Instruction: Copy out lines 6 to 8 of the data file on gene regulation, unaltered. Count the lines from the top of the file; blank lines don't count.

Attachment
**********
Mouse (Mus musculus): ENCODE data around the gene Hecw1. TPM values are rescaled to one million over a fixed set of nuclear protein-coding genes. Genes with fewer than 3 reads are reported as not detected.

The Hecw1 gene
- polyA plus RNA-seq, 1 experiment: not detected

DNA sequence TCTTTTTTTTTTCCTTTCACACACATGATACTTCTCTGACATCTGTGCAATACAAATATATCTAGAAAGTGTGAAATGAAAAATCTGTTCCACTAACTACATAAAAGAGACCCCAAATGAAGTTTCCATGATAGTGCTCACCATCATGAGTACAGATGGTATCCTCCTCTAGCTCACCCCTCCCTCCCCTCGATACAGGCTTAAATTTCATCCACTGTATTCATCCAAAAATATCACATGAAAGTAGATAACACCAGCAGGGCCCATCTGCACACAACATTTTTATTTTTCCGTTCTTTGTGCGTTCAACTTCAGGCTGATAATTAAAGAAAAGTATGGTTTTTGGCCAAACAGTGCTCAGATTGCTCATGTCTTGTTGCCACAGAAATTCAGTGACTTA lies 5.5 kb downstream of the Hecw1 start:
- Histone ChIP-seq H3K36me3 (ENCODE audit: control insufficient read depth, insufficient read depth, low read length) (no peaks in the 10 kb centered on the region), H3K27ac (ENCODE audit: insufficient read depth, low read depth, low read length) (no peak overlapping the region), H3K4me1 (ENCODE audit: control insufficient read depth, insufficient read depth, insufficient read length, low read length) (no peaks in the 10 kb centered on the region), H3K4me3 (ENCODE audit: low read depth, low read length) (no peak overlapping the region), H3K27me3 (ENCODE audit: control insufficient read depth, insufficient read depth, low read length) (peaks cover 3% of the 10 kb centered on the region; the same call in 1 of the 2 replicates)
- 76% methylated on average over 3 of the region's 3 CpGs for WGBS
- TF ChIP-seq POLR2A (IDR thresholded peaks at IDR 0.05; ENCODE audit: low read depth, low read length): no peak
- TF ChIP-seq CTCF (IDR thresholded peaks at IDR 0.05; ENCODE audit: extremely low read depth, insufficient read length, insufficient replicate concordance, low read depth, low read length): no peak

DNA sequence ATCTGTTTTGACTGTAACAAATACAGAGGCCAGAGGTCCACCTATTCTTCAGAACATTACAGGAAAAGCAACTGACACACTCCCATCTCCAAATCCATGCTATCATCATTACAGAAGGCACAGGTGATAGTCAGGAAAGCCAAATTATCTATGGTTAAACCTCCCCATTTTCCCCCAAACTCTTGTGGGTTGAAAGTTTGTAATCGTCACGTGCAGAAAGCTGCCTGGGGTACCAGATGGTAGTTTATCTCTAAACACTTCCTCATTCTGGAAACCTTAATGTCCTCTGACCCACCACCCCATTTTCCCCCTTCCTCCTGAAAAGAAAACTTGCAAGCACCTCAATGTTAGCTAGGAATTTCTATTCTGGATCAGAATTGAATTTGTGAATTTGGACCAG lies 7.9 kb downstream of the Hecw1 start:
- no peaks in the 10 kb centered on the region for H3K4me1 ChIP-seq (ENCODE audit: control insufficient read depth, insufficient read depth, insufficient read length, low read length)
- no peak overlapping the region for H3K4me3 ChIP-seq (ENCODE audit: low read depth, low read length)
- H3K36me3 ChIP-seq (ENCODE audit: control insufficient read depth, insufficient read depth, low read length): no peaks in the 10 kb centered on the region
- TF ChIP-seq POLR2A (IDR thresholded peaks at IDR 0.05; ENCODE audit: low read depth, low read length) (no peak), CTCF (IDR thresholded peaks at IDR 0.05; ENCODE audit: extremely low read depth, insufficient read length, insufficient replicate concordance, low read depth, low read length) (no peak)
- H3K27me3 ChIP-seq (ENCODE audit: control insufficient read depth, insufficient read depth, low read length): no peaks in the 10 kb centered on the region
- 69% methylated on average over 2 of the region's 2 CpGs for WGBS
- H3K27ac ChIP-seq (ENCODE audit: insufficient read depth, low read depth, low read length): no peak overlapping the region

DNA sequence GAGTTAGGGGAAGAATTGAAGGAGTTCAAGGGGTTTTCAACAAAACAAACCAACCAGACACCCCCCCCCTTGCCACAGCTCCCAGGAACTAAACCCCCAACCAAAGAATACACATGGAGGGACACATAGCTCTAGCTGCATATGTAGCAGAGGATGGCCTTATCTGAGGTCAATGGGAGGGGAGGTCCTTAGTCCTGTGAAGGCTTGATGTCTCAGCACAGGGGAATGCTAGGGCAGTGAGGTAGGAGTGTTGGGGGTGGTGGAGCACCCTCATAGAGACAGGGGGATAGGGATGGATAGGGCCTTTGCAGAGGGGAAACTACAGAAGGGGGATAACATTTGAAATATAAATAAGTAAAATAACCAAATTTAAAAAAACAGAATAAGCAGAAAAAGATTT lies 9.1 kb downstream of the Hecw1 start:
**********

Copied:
- 76% methylated on average over 3 of the region's 3 CpGs for WGBS
- TF ChIP-seq POLR2A (IDR thresholded peaks at IDR 0.05; ENCODE audit: low read depth, low read length): no peak
- TF ChIP-seq CTCF (IDR thresholded peaks at IDR 0.05; ENCODE audit: extremely low read depth, insufficient read length, insufficient replicate concordance, low read depth, low read length): no peak